2015 AMIA Joint Summits on Translational Science
The American Medical Informatics Association (AMIA) hosted the 2015 Joint Summits on Translational Science in San Fransisco. The first half of the conference featured work on translational bioinformatics, and the second half featured work on clinical research informatics.
During the second half of this conference, I presented a poster titled “Synthesizing Clinical Trials for Evidence-based Medicine: a Representation of Empirical and Hypothetical Causal Relations.” Building off of the work I presented at the 13th Molecular and Cellular Cognition Society Meeting, this poster presented our efforts to use ResearchMaps to represent causal relations in the clinical trial literature.
Our poster also reported one of our newest features in ResearchMaps: the ability to represent both empirical and hypothetical causal relations in a single causal graph. We developed this feature to address an obvious fact: When we read a research paper, we don’t only consider the information presented in the text; we also use our domain knowledge to contextualize, interpret, and structure the information.
To see why this feature is useful, consider a causal graph that models a biochemical cascade, or signal pathway. We’ll model this pathway as . Now consider a research paper with experiments that deal only with a subset of the entities in the pathway—for example, experiments that test the relations , , and . The resulting graph of these experiments does not make the pathway evident. However, if you believe that the pathway exists, you’ll use this information to interpret the results of the reported experiments. To visualize this contextual knowledge, ResearchMaps allows you to model both the empirical causal relations—those for which a publication offers supporting data—as well as hypothetical relations—putative relations for which a publication has no supporting data.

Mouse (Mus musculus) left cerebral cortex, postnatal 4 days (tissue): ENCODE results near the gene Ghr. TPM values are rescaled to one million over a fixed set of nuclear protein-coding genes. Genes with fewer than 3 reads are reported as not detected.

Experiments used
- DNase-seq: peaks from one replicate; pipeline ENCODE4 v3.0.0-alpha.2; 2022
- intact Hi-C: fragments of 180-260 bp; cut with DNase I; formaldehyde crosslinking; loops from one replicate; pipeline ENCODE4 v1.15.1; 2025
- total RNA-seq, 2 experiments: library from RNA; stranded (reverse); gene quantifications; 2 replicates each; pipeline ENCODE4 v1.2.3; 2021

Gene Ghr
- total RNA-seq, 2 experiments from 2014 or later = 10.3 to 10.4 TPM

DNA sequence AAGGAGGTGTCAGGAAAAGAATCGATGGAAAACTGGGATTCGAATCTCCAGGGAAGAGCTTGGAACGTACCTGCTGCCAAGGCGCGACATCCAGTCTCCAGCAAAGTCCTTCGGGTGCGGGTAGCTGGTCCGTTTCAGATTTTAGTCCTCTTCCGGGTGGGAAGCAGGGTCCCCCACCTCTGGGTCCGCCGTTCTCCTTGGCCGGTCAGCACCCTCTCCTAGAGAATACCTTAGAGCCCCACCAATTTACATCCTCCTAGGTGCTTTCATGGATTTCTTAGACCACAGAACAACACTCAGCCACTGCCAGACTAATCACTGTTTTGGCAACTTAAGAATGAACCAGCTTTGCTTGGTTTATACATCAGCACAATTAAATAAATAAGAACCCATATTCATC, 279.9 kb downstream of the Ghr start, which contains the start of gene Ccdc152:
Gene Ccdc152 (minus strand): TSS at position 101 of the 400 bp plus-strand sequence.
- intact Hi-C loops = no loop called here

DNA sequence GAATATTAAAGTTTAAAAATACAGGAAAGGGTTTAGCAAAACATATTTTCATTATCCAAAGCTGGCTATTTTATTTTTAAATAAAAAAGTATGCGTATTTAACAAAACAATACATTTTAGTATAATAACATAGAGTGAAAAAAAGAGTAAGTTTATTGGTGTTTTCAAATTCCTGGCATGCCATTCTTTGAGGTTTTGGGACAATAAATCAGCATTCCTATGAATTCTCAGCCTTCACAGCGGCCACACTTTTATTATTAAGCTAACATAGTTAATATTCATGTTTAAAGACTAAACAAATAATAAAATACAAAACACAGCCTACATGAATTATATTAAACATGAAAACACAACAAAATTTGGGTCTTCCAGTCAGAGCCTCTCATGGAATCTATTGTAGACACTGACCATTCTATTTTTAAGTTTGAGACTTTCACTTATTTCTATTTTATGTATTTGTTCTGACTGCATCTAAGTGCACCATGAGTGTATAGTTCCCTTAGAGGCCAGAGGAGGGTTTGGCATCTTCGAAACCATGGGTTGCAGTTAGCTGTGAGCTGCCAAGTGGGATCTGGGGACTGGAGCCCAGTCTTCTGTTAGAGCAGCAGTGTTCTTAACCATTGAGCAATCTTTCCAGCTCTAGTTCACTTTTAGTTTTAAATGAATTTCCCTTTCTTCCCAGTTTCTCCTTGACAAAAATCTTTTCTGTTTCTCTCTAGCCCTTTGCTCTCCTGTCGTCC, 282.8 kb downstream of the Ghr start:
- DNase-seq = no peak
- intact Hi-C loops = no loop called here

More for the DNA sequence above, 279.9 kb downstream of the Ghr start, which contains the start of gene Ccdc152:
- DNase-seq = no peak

For a sampling of the people who attended this conference and the publications, ideas, etc. that were discussed, I’ve compiled a short list of references. This list is not meant to be exhaustive in any way; it simply reflects who and what caught my attention.
- Russ B. Altman, MD, PhD
- Douglas S. Bell, MD, PhD, FACMI
- Nigam H. Shah, MBBS, PhD
- Ida Sim, PhD, MD
- Paul Wicks, PhD
- D. Estrin and I. Sim, “Open mhealth architecture: an engine for health care innovation,” Science, vol. 330, no. 6005, pp. 759–760, 2010.
- S. K. Gire, A. Goba, K. G. Andersen, R. S. Sealfon, D. J. Park, L. Kanneh, S. Jalloh, M. Momoh, M. Fullah, G. Dudas et al., “Genomic surveillance elucidates ebola virus origin and transmission during the 2014 outbreak,” Science, vol. 345, no. 6202, pp. 1369–1372, 2014.
- K. Jensen, G. Panagiotou, and I. Kouskoumvekaki, “Integrated text mining and chemoinformatics analysis associates diet to health benefit at molecular level,” PLoS computational biology, vol. 10, no. 1, p. e1003432, 2014.
- S. Mukherjee, The emperor of all maladies: a biography of cancer. Simon and Schuster, 2010.
- G. M. Weber, K. D. Mandl, and I. S. Kohane, “Finding the missing link for big biomedical data,” JAMA, vol. 311, no. 24, pp. 2479–2480, 2014.
- A. Wilcox and E. Holve, “Sustaining the effective use of health care data: A message from the editors,” eGEMs (Generating Evidence & Methods to improve patient outcomes), vol. 2, no. 2, p. 9, 2014.
Organizations, software, etc.
- Mobile Sensor Data-to-Knowledge
- Observational Health Data Sciences and Informatics (OHDSI)
- Observational Medical Outcomes Partnership (OMOP) Common Data Model
- Open mHealth
Below are tweets from the conference with the hashtag #TBICRI15.
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